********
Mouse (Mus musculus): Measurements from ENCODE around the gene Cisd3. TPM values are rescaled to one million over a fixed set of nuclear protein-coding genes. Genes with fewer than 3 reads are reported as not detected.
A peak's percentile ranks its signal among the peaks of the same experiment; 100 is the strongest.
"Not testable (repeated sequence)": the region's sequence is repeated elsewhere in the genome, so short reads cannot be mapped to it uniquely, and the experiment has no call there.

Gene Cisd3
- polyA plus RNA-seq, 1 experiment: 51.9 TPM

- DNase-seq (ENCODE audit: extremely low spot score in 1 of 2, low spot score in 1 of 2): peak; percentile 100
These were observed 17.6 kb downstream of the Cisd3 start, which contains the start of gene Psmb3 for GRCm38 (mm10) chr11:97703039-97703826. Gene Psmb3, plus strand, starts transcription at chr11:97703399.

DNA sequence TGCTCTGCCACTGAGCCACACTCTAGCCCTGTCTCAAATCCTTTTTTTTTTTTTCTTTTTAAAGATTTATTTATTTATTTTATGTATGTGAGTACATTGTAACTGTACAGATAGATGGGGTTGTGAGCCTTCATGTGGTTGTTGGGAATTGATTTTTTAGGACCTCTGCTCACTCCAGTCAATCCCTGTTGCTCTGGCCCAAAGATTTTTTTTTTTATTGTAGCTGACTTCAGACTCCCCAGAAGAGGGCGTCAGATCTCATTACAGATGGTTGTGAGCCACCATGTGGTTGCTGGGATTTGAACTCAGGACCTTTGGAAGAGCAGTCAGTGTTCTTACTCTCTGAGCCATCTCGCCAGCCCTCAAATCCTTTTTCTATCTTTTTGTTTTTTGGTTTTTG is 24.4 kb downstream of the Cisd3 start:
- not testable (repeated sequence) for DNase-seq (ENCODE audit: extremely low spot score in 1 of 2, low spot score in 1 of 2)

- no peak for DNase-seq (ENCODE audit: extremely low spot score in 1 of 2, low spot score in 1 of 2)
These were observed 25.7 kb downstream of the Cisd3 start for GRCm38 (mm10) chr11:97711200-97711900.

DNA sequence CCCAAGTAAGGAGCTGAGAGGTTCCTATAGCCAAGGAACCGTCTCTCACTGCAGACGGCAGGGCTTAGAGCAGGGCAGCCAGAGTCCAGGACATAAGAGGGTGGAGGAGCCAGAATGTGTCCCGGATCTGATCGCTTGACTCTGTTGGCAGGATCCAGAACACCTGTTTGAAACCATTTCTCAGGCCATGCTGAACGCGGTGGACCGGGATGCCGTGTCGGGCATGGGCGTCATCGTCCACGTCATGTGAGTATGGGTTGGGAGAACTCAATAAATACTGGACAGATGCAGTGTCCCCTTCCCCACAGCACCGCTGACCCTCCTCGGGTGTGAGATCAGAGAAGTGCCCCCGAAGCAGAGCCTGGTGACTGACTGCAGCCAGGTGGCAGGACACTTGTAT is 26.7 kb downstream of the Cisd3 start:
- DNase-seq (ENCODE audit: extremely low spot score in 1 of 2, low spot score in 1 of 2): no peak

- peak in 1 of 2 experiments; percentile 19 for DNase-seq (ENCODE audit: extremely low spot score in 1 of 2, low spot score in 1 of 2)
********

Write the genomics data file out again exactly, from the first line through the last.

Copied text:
Mouse (Mus musculus): Measurements from ENCODE around the gene Cisd3. TPM values are rescaled to one million over a fixed set of nuclear protein-coding genes. Genes with fewer than 3 reads are reported as not detected.
A peak's percentile ranks its signal among the peaks of the same experiment; 100 is the strongest.
"Not testable (repeated sequence)": the region's sequence is repeated elsewhere in the genome, so short reads cannot be mapped to it uniquely, and the experiment has no call there.

Gene Cisd3
- polyA plus RNA-seq, 1 experiment: 51.9 TPM

- DNase-seq (ENCODE audit: extremely low spot score in 1 of 2, low spot score in 1 of 2): peak; percentile 100
These were observed 17.6 kb downstream of the Cisd3 start, which contains the start of gene Psmb3 for GRCm38 (mm10) chr11:97703039-97703826. Gene Psmb3, plus strand, starts transcription at chr11:97703399.

DNA sequence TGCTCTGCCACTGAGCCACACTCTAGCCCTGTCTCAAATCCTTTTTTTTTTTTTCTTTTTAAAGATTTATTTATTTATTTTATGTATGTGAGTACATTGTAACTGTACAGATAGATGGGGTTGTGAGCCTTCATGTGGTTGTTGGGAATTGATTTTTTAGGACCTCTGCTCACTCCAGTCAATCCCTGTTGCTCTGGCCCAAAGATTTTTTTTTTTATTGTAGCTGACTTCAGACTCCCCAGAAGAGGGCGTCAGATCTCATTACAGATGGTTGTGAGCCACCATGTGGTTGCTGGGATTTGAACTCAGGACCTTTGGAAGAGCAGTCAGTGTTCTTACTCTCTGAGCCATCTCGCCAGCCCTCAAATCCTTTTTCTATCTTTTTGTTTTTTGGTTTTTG is 24.4 kb downstream of the Cisd3 start:
- not testable (repeated sequence) for DNase-seq (ENCODE audit: extremely low spot score in 1 of 2, low spot score in 1 of 2)

- no peak for DNase-seq (ENCODE audit: extremely low spot score in 1 of 2, low spot score in 1 of 2)
These were observed 25.7 kb downstream of the Cisd3 start for GRCm38 (mm10) chr11:97711200-97711900.

DNA sequence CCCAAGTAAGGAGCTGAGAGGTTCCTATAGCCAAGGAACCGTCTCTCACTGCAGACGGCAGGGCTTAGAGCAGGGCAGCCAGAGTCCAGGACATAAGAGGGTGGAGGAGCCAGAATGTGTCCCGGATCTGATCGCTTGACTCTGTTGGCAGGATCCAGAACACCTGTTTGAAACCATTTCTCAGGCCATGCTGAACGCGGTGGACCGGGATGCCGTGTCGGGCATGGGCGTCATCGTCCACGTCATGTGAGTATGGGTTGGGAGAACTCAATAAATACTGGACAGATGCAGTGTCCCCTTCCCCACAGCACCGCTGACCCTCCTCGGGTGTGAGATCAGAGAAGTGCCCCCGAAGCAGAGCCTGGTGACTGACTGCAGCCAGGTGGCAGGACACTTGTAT is 26.7 kb downstream of the Cisd3 start:
- DNase-seq (ENCODE audit: extremely low spot score in 1 of 2, low spot score in 1 of 2): no peak

- peak in 1 of 2 experiments; percentile 19 for DNase-seq (ENCODE audit: extremely low spot score in 1 of 2, low spot score in 1 of 2)